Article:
There are only a few games which I've ever found that work with advertisements, instead of them being in your face about it. Surprise, surprise, all of these games involve sport of some sort. Gran Turismo 4, GTR Evolution, more recent field sports games - you associate these sorts of games with advertisements, because their real-life analogues are plastered with advertising themselves.

That said, I remember the days when games had to either create their own adverts or else make modified versions of adverts by other companies to avoid being sued.

Hmm. I remember the outcry when it was announced that MGS4 would have an in-game Ipod. Yells of sellout, and saying how it would ruin the game. Suprise suprise, it was done in a subtle way and chose cause it was the best option for a neccesary spot. It being the leading brand is surpassed by the reason why it is the leading brand - ease of use.

Alright, I don't believe you that you didn't think the Yaris game was a commercial. :-)

RAKtheUndead:
That said, I remember the days when games had to either create their own adverts or else make modified versions of adverts by other companies to avoid being sued.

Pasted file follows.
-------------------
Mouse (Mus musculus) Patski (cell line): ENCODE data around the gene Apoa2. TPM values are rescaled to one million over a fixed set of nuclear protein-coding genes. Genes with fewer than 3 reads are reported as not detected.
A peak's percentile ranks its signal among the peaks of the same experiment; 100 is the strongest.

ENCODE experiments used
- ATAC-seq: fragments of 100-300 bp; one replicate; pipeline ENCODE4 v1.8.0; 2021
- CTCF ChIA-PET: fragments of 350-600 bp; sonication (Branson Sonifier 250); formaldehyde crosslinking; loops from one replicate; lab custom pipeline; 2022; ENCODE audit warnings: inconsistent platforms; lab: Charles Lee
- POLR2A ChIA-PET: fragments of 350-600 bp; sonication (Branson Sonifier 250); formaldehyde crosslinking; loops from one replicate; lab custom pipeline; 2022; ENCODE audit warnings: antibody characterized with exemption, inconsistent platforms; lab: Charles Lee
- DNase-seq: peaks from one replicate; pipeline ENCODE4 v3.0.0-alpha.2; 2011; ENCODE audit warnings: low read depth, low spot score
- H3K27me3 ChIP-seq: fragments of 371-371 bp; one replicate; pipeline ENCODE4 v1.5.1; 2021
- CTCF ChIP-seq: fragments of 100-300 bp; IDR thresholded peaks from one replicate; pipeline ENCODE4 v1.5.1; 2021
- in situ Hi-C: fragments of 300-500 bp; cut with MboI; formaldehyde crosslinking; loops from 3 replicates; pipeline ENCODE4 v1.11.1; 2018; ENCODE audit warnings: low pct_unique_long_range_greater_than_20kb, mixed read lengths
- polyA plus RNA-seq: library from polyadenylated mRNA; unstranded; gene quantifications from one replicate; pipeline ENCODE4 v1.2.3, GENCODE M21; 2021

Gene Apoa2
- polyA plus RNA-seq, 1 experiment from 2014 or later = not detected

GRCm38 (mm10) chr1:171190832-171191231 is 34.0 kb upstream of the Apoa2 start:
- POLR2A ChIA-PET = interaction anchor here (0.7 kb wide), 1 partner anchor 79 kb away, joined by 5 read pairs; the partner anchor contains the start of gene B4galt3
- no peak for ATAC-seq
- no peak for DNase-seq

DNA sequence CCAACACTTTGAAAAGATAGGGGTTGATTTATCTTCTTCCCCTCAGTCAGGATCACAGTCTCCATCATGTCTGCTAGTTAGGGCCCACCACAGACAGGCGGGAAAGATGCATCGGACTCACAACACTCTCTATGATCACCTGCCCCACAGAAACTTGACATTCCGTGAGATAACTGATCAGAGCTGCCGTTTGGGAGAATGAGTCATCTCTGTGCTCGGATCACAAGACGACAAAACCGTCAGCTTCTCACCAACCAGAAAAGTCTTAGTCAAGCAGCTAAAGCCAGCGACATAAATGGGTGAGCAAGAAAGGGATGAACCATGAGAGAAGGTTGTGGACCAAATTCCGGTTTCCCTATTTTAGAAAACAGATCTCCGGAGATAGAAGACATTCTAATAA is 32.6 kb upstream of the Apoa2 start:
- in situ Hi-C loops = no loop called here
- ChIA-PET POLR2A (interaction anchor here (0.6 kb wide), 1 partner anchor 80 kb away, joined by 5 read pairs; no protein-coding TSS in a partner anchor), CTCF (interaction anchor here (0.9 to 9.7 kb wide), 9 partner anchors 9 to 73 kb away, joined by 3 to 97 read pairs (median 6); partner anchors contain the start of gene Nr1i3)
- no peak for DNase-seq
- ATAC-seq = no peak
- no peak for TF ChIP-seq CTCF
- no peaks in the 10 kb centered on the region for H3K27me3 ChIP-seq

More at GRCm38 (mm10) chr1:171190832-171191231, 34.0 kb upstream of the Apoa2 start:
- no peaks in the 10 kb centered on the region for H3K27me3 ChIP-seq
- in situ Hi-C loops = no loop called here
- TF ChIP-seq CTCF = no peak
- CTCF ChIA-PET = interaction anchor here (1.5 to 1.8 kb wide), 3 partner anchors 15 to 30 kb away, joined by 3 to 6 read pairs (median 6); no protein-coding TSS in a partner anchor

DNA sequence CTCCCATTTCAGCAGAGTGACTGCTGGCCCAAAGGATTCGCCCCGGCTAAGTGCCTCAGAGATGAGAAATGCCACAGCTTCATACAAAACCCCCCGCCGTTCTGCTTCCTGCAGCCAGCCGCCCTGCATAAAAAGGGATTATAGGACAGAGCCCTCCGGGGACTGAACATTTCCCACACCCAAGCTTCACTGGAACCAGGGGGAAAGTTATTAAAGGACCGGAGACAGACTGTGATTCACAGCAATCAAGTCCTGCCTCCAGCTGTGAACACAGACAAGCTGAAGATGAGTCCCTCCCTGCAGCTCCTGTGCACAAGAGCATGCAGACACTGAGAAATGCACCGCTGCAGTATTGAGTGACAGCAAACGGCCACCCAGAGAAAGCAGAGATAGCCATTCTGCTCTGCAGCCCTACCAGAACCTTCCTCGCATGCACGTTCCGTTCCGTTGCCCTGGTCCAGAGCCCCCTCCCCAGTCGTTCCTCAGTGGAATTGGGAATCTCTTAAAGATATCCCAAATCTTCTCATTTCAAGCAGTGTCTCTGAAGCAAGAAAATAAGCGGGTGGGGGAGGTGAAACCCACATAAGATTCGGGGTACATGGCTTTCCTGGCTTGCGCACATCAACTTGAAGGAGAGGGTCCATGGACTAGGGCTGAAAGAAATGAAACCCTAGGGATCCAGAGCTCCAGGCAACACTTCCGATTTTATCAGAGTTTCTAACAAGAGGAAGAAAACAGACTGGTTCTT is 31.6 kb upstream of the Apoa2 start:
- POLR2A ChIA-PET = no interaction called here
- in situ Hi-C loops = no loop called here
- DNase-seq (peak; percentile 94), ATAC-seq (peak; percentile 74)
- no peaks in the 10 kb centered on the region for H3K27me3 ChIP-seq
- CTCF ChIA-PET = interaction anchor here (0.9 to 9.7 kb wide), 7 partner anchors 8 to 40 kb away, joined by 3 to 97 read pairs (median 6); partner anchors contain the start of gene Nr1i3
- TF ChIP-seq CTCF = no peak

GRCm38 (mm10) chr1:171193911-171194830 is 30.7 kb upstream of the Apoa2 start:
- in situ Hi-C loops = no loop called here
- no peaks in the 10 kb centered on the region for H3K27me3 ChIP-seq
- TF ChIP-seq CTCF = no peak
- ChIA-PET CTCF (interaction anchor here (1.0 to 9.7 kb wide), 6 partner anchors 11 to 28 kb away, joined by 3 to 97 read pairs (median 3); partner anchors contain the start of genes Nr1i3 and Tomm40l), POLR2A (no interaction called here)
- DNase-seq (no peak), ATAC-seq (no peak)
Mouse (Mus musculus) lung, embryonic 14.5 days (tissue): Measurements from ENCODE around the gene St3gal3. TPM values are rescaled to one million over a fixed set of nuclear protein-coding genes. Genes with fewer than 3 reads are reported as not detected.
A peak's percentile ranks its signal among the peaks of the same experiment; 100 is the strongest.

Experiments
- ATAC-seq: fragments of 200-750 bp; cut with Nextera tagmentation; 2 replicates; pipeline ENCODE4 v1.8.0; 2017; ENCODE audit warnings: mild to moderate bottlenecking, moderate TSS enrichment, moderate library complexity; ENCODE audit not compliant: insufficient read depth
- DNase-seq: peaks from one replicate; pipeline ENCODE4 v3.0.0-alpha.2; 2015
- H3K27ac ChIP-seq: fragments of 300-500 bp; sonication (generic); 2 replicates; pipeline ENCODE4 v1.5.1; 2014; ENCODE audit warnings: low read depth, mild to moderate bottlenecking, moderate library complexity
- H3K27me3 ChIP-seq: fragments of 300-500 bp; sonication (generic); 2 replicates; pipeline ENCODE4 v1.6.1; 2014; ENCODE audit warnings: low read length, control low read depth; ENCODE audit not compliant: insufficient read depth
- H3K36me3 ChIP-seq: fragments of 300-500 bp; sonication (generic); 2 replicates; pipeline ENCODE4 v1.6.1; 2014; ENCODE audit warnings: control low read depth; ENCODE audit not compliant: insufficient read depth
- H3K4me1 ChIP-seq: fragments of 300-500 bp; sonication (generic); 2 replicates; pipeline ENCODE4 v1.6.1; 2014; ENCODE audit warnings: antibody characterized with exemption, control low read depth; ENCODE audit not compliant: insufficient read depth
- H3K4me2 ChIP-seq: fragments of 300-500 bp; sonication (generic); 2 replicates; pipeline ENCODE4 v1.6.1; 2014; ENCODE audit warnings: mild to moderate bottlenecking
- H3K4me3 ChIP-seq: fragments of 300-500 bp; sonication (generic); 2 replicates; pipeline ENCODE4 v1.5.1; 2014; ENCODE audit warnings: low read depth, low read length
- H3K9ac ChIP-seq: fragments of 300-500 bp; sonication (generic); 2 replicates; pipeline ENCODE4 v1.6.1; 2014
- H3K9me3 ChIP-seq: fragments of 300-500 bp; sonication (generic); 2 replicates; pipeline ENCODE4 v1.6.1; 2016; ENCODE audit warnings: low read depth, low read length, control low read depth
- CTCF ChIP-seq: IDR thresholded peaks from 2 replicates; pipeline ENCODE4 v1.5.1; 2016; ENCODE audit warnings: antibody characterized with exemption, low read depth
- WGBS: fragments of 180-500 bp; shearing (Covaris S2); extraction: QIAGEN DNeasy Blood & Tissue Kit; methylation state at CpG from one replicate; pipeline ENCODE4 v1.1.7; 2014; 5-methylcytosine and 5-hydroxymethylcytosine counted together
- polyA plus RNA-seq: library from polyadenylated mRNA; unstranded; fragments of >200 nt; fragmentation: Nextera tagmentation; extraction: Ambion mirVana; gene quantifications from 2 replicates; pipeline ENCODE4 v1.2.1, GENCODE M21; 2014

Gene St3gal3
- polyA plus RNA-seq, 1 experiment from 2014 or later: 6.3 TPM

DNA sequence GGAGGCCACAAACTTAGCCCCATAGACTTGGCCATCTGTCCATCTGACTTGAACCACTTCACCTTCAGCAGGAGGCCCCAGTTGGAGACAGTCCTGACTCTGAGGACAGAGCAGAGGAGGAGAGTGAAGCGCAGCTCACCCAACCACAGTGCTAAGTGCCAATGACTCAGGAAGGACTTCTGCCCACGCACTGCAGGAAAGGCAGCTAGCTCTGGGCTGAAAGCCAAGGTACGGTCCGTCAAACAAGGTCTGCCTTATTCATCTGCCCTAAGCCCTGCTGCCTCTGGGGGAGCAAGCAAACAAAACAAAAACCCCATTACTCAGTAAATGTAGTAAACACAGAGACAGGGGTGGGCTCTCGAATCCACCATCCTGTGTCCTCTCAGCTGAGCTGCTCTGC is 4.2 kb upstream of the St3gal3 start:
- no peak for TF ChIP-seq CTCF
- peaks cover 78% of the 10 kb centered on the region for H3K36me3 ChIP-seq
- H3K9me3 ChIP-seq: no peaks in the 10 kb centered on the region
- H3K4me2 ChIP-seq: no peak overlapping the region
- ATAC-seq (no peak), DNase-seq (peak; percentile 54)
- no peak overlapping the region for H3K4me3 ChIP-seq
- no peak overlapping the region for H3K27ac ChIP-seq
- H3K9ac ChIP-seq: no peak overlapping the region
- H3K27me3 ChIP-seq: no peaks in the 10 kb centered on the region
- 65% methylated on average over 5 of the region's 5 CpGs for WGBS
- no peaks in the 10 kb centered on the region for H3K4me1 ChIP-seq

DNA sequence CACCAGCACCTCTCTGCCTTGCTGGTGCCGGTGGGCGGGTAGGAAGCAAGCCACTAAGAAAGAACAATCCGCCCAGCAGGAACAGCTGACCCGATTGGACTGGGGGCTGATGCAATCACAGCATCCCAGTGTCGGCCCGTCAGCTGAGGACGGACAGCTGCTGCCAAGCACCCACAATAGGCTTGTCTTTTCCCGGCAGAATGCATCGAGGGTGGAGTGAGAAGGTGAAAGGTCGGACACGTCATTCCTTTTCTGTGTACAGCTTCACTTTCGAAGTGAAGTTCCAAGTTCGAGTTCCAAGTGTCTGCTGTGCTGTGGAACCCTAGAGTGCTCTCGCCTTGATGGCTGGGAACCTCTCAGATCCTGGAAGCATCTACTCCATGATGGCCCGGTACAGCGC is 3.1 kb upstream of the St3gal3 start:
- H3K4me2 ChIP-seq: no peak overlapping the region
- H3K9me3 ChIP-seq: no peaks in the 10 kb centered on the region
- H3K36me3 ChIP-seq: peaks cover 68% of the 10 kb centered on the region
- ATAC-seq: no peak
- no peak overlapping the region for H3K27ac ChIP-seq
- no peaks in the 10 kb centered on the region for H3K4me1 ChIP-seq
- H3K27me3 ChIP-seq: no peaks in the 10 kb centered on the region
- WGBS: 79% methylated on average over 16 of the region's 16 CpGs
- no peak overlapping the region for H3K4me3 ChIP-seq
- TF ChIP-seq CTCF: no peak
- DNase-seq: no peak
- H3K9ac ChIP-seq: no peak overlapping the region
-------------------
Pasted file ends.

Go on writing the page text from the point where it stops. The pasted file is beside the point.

Slightly off-topic, but I remember watching an interview with the head of Mythic(WAR), and he was laughed out of offices in the 80's, becuase he was pitching the idea of an online world. The studio heads were laughing out of the office because they say online gaming as nothing more "than a market niche". Oh, how time flies...

On-topic, this (in-game adverts) were bound to happen. The issue is that they make sure the things are subtle, or, as gamers have already shown, the games will get blasted for it.

As disturbing as the Yaris ad is, i cannot see it as anything but a boon to gaming.

Think, what do all mainstream media have in common? Commercial interest. Sure, we'll have to put up with some rather blunt advertisements but the end result is glorious. Its not enough to advertise, you need to have a damn good game to get your product/game hybrid in the mainstream yes?

What this represents is a further stake in the gaming world by corporate suits with the cash to spend on some truly amazing games. As well as this, its an incentive for a corporation to aid gaming's integration into society as a whole. Gamers still have a stigma attached as the basement dwelling pizza-eaters, but with soulless corporate PR people behind the wheel, that will soon be washed away!

The future is a wondrous golden/grey.

Need I remind you people what sort of games came out for the NES back in the Troglodyte Age?

Yo! Noid, anybody? California Raisins? MC Kids in freakin' MacDonaldland?

If it's from Xbox Live, I'm assuming the Yaris game wasn't a full $60.00. The used to try and charge full price for this garbage. I think we're far better off now, even if The Man is a little more underhanded.